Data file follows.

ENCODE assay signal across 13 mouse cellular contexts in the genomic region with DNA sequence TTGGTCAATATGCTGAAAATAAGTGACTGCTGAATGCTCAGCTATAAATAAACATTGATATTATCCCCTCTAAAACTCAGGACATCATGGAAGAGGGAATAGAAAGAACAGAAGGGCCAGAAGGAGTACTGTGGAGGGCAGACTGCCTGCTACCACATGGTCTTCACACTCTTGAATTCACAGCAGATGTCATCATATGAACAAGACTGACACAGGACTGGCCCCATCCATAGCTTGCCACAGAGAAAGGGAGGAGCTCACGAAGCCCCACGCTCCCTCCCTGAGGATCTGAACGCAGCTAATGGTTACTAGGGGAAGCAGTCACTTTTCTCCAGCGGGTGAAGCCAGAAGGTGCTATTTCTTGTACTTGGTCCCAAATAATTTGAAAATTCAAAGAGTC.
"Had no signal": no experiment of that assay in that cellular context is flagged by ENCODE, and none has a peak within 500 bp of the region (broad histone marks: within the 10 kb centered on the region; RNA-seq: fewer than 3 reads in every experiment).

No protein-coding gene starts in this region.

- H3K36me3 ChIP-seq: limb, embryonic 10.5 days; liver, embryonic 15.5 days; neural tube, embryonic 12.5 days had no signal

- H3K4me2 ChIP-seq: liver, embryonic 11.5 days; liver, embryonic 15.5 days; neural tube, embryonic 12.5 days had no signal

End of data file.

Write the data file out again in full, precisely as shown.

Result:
ENCODE assay signal across 13 mouse cellular contexts in the genomic region with DNA sequence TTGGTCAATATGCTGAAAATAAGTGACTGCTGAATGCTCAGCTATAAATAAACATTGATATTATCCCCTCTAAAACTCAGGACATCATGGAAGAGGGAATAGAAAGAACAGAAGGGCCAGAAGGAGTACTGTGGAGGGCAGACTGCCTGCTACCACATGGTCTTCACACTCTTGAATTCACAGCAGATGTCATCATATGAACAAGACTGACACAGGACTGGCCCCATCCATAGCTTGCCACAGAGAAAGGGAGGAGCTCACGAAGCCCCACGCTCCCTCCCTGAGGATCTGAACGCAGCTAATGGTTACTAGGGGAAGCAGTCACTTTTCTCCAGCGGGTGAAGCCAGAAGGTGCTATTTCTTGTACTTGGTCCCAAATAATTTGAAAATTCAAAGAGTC.
"Had no signal": no experiment of that assay in that cellular context is flagged by ENCODE, and none has a peak within 500 bp of the region (broad histone marks: within the 10 kb centered on the region; RNA-seq: fewer than 3 reads in every experiment).

No protein-coding gene starts in this region.

- H3K36me3 ChIP-seq: limb, embryonic 10.5 days; liver, embryonic 15.5 days; neural tube, embryonic 12.5 days had no signal

- H3K4me2 ChIP-seq: liver, embryonic 11.5 days; liver, embryonic 15.5 days; neural tube, embryonic 12.5 days had no signal